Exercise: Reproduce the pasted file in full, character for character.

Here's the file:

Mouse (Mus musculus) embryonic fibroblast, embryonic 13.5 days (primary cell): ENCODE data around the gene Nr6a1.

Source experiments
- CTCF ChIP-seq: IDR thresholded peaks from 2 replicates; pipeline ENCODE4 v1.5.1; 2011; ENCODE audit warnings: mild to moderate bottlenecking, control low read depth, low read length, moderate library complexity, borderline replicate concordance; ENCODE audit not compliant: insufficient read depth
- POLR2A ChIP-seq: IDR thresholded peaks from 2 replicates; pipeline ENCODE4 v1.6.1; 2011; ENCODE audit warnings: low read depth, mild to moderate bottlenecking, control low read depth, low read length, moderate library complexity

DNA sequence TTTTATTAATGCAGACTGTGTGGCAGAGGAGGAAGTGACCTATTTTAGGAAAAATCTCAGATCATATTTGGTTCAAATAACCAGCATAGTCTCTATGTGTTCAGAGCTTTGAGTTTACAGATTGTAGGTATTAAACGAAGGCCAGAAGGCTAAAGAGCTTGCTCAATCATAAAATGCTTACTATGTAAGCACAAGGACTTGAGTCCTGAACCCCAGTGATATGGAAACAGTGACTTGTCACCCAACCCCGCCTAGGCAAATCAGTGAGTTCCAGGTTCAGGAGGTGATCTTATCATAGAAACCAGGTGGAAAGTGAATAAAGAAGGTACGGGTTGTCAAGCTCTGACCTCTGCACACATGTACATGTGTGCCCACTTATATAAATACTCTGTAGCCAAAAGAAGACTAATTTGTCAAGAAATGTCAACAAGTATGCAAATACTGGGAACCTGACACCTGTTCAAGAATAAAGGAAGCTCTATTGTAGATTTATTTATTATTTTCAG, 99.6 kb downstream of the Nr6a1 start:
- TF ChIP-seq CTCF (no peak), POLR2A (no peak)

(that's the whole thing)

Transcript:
Mouse (Mus musculus) embryonic fibroblast, embryonic 13.5 days (primary cell): ENCODE data around the gene Nr6a1.

Source experiments
- CTCF ChIP-seq: IDR thresholded peaks from 2 replicates; pipeline ENCODE4 v1.5.1; 2011; ENCODE audit warnings: mild to moderate bottlenecking, control low read depth, low read length, moderate library complexity, borderline replicate concordance; ENCODE audit not compliant: insufficient read depth
- POLR2A ChIP-seq: IDR thresholded peaks from 2 replicates; pipeline ENCODE4 v1.6.1; 2011; ENCODE audit warnings: low read depth, mild to moderate bottlenecking, control low read depth, low read length, moderate library complexity

DNA sequence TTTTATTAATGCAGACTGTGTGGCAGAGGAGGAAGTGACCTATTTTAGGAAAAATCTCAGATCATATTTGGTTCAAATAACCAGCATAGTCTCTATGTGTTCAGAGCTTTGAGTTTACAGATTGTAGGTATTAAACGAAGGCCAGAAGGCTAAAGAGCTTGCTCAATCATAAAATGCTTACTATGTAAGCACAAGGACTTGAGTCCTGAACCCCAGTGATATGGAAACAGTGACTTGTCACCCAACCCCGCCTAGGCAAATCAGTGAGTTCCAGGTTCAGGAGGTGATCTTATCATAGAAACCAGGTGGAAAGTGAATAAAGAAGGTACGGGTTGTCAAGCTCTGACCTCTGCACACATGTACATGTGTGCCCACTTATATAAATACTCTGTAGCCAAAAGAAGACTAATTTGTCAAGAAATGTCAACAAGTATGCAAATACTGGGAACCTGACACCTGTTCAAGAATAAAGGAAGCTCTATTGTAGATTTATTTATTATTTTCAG, 99.6 kb downstream of the Nr6a1 start:
- TF ChIP-seq CTCF (no peak), POLR2A (no peak)